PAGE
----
Hong Lim Park was a sea of pink yesterday as the lesbian, gay, bisexual, transgender and queer (LGBTQ) community and their supporters gathered to celebrate the 10th iteration of Pink Dot SG.
Among those who turned up was Ms Zi Qin Ging, 24, a barista.
She said: "Pink Dot means a lot to me because it is a platform for people to come together to support the community."
This is the second year Ms Ging has volunteered at the festival, which marked the culmination of a series of events this year to raise awareness about and celebrate the cause. These activities and events, known as Pink Fest, included movie screenings and tours.
There is a photo exhibition featuring LGBTQ individuals in Singapore at the Intermission Bar in Golden Mile Tower. The portraits in the Out in Singapore exhibition were shot by prominent Singaporean photographer Leslie Kee.
Among the notable names featured are director Glen Goei, 55, and Mr Li Huanwu, 31, grandson of founding prime minister Lee Kuan Yew. Mr Li, a general manager, is photographed with his partner, veterinarian Yi Rui Heng, 27. Mr Li's father is Mr Lee Hsien Yang.
The exhibition is on till July 29.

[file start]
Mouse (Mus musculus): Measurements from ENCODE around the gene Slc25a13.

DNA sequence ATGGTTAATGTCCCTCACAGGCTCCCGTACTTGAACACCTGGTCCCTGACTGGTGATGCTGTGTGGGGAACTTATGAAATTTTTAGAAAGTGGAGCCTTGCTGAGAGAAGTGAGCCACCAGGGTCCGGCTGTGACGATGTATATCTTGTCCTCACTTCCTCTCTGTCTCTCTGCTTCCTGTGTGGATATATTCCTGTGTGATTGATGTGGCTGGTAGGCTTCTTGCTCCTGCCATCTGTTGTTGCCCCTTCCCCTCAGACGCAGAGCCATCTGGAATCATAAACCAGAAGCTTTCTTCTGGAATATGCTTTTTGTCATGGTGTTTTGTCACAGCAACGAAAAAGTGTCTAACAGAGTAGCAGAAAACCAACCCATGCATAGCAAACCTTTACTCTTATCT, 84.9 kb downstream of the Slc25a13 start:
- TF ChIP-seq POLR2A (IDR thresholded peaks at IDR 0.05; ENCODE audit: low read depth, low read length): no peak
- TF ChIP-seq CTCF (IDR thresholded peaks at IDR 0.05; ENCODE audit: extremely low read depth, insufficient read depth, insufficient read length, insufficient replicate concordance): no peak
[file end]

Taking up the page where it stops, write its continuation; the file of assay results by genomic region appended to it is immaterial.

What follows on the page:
Mr Paerin Choa, 42, a spokesman and volunteer who has been with the Pink Dot movement since its inception in 2009, said the traction gained over the years surpassed his expectations. He said: "When we first started out in 2009, we had hoped to fill the park in 10 years, but just three years in, in 2011, the park was already full."
Mr Choa recounted how 2011 marked their turning point, when Google came on board as a corporate sponsor.
Since then, the movement has grown in attendance and sponsorships - this year, it has 113 local sponsors.
The growth came amid challenges, including a change in policy in 2016 that barred multinational corporations such as Google and Facebook from sponsoring the event, as well as resistance from segments of society.
Speaking about Pink Dot's future, the organisers said they will continue to work on Pink Fest and to ensure that the conversation expands beyond the day itself.
They added the ideal future would be one in which holding Pink Dot is no longer necessary.
Similarly, Ms Ging said: "Ideally, we would not even need it if only people could love and accept each other as equals."